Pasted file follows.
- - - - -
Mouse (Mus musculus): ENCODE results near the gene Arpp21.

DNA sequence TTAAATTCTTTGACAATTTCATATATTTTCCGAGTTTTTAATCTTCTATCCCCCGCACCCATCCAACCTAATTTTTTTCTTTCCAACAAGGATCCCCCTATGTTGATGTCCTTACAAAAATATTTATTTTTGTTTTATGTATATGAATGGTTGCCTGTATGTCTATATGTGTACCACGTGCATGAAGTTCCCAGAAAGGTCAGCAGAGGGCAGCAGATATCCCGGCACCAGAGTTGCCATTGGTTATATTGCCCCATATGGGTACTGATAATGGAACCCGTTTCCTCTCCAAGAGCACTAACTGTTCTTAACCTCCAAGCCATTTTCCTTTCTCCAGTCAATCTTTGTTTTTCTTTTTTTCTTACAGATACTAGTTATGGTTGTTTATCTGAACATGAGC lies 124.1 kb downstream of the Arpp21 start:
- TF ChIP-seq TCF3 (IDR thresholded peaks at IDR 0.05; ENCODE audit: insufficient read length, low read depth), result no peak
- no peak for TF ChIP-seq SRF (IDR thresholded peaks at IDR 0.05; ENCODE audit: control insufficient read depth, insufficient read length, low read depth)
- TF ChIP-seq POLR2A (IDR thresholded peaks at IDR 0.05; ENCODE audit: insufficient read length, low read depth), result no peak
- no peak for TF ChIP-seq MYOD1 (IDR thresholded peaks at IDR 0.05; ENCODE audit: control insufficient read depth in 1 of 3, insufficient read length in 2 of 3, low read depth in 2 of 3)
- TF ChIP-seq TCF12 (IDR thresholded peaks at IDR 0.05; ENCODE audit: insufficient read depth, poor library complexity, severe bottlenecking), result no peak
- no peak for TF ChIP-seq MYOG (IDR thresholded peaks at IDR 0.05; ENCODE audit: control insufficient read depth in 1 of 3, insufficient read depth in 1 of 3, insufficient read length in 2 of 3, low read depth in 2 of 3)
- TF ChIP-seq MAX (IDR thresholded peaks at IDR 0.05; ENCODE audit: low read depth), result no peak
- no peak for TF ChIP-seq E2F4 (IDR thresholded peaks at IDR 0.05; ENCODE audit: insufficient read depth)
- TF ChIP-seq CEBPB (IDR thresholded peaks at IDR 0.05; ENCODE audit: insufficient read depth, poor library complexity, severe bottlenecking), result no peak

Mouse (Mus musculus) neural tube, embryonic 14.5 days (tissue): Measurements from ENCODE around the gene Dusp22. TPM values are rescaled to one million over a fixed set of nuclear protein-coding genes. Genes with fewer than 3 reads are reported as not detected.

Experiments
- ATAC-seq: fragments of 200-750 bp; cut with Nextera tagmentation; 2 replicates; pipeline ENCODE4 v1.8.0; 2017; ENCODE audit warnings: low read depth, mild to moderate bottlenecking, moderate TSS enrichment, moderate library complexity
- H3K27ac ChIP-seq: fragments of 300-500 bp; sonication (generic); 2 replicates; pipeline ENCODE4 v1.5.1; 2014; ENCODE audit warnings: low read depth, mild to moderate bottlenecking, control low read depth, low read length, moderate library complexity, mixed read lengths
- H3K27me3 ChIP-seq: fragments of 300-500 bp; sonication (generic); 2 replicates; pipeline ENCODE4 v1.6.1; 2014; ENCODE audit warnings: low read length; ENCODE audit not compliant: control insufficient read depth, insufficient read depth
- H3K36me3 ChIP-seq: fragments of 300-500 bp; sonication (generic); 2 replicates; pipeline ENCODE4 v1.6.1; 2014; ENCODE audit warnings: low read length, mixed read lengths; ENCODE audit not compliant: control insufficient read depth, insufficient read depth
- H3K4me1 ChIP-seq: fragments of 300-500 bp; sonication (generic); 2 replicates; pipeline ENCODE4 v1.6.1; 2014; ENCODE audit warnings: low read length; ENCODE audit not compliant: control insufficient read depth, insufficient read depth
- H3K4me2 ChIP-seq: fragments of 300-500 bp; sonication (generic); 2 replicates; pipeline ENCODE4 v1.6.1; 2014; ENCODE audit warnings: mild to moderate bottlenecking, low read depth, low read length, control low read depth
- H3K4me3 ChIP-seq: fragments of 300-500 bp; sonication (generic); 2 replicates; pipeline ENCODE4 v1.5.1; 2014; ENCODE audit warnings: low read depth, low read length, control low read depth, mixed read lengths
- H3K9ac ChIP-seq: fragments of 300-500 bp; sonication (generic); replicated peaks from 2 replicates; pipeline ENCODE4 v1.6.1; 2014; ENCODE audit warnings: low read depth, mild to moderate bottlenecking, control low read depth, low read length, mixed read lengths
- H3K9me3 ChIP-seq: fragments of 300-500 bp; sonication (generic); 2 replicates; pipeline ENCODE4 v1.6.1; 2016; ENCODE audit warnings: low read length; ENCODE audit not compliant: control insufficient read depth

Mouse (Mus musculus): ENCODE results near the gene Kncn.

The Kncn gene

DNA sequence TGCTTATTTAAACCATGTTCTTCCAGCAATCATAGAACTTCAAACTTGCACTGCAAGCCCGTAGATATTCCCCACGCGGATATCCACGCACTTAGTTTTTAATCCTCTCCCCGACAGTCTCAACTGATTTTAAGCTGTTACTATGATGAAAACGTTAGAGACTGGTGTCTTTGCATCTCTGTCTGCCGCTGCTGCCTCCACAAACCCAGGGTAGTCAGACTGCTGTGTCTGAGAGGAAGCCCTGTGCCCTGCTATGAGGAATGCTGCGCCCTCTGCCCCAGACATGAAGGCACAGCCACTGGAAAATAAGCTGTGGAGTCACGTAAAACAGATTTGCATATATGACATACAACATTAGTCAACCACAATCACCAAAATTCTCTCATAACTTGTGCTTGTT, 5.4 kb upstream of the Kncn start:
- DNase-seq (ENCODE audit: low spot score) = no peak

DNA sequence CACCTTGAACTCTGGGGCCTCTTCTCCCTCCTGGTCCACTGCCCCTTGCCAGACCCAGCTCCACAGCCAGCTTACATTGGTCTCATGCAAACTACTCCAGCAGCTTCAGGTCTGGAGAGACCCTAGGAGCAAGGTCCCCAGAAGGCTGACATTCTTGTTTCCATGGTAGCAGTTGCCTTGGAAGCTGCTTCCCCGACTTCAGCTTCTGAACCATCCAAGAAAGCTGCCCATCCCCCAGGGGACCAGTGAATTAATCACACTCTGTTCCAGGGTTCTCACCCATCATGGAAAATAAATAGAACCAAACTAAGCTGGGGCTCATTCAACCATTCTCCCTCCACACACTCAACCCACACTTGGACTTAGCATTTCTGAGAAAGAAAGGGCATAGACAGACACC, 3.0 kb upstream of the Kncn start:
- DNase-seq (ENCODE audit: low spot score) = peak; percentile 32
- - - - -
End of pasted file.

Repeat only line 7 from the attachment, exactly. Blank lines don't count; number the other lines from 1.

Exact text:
- TF ChIP-seq TCF12 (IDR thresholded peaks at IDR 0.05; ENCODE audit: insufficient read depth, poor library complexity, severe bottlenecking), result no peak